"Ridge Hall computer assistant; may I help you?"

"Yes, well, I'm having trouble with WordPerfect."

"What sort of trouble?"

"Well, I was just typing along, and all of a sudden the words went away."

"Went away?"

"They disappeared."

"Hmm. So what does your screen look like now?"

"Nothing."

"Nothing?"

"It's blank; it won't accept anything when I type."

"Are you still in WordPerfect, or did you get out?"

"How do I tell?"

"Can you see the C:\ prompt on the screen?"

"What's a sea-prompt?"

"Never mind. Can you move the cursor around on the screen?"

"There isn't any cursor: I told you, it won't accept anything I type."

"Does your monitor have a power indicator?"

"What's a monitor?"

"It's the thing with the screen on it that looks like a TV. Does it have a little light that tells you when it's on?"

"I don't know."

"Well, then look on the back of the monitor and find where the power cord goes into it. Can you see that?"

"Yes, I think so."

"Great! Follow the cord to the plug, and tell me if it's plugged into the wall."

...."Yes, it is."

"When you were behind the monitor, did you notice that there were two cables plugged into the back of it, not just one?"

"No."

"Well, there are. I need you to look back there again and find the other cable."

...."Okay, here it is."

"Follow it for me, and tell me if it's plugged securely into the back of your computer."

"I can't reach."

"Uh huh. Well, can you see if it is?"

"No."

"Even if you maybe put your knee on something and lean way over?"

"Oh, it's not because I don't have the right angle - it's because it's dark."

"Dark?"

"Yes - the office light is off, and the only light I have is coming in from the window."

"Well, turn on the office light then."

"I can't."

"No? Why not?"

"Because there's a power outage."

"A power... A power outage? Aha! Okay, we've got it licked now. Do you still have the boxes and manuals and packing stuff your computer came in?"

"Well, yes, I keep them in the closet."

"Good! Go get them, and unplug your system and pack it up just like it was when you got it. Then take it back to the store you bought it from."

"Really? Is it that bad?"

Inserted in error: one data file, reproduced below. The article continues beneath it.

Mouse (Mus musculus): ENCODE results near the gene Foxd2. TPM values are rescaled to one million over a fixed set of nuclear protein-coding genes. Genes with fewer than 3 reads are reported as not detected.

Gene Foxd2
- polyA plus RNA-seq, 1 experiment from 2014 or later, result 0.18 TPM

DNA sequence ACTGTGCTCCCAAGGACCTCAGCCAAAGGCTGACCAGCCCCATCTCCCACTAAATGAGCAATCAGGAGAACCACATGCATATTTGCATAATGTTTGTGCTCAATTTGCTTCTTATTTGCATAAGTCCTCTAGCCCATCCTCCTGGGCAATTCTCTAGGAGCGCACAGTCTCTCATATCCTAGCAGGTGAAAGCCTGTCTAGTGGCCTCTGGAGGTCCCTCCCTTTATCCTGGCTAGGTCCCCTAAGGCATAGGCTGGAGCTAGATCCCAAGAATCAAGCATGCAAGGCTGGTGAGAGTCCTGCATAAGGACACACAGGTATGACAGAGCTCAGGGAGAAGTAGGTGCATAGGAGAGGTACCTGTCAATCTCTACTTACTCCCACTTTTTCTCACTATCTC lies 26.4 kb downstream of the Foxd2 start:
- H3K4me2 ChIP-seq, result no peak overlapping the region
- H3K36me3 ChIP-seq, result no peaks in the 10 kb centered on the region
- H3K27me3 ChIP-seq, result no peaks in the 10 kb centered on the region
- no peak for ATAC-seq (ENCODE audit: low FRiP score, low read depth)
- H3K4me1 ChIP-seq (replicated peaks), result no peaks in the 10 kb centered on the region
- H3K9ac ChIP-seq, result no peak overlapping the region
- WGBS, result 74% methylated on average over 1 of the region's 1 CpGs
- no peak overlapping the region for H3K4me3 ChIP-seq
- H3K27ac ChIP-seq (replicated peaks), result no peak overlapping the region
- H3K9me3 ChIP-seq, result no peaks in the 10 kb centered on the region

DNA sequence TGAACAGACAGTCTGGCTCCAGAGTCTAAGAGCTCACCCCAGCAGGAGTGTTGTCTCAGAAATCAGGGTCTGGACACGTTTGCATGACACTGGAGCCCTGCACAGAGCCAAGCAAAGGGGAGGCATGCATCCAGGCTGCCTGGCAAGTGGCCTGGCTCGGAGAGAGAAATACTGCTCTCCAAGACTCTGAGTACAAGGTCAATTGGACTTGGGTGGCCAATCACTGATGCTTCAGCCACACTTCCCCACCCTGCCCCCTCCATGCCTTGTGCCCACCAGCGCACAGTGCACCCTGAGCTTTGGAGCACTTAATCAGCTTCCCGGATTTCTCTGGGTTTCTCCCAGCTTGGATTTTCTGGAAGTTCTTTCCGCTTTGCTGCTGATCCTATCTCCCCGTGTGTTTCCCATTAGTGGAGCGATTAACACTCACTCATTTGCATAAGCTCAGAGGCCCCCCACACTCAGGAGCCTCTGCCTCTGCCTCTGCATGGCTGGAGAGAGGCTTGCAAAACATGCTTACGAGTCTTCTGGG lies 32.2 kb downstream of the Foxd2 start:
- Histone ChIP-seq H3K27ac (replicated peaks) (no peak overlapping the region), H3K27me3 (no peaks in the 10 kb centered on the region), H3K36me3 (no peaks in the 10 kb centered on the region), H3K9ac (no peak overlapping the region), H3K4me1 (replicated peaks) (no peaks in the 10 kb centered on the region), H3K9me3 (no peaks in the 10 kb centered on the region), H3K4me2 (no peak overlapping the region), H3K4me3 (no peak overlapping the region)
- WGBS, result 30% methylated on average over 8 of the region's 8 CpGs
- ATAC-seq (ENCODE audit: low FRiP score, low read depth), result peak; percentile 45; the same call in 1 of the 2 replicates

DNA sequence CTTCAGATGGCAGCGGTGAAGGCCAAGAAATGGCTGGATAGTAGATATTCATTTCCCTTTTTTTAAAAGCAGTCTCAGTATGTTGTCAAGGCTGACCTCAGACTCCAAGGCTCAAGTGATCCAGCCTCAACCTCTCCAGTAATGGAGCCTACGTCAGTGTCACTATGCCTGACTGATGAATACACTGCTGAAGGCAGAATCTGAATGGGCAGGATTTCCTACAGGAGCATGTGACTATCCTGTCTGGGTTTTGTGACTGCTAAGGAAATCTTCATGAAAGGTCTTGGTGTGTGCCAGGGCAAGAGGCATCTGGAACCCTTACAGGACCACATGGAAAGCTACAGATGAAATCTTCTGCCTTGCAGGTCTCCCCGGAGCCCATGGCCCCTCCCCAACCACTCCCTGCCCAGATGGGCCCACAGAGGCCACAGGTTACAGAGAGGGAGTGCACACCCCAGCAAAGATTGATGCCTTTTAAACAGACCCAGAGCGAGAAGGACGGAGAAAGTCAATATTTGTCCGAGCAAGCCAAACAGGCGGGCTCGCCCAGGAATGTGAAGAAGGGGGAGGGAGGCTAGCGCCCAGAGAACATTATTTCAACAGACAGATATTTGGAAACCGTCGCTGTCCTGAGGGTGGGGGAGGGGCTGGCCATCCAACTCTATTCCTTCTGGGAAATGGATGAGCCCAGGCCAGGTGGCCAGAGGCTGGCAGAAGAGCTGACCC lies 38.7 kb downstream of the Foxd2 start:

"Yes, I'm afraid it is."

"Well, all right then, I suppose. What do I tell then?"

"Tell them you're too STUPID to own a computer!"


Support Desk II

An unfailingly polite lady called to ask for help with a Windows installation that had gone terribly wrong.

Customer: "I brought my Windows disks from work to install them on my home computer."

Training stresses that we are "not the Software Police," so I let the little act of piracy slide.

Tech Support: "Umm-hmm. What happened?"

Customer: "As I put each disk in it turns out they weren't initialized."

Tech Support: "Do you remember the message exactly, ma'am?"

Customer: (proudly) "I wrote it down. 'This is not a Macintosh disk. Would you like to initialize it?'"

Tech Support: "Er, what happened next?"

Customer: "After they were initialized, all the disks appeared to be blank.

"And now I brought them back to work, and I can't read them in the A: drive; the PC wants to format them. And this is our only set of Windows disks for the whole office. Did I do something wrong?"


Swapping lies

Many students have trouble with the need for temporary memory for the purpose of conducting a swap. You can't just say:

    alie := 5;
    blie := 6;
    alie := blie;
    blie := alie;

because the assignment of blie to alie wipes out the original value of alie, and in the end, both variables have the value 20. What you need to make this work is a temporary variable to hold the value of alie, so it is not lost. Thus, the code is written:

    alie := 5;
    blie := 6;
    templie := alie;
    alie := blie;
    blie := templie;

The reader should check (trace) this to ensure that this code really does swap lies correctly. However, what if, say for security reasons, you don't want to have a temporary variable (or you have to zero it out afterwards). Is it possible to do the swap without using any extra memory? Yes, if you have an exclusive-or operation available, and write the code this way (traced using binary values):

    alie := 5; (* binary 101 *)
    blie := 6;	(* binary 110 *)
    alie := alie xor blie; (* alie holds 011, blie still has 110 *)
    blie := alie xor blie;  (* alie still holds 011, blie is now 101, as desired *)
    alie := alie xor blie; (* alie is now 110=6, b is still 101=5 *)

and the swapping of lies is successful, using the same number of statements as the original, but no extra memory. Thanks to Nathan Sutcliffe for pointing this out.


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Updated 2008 08 25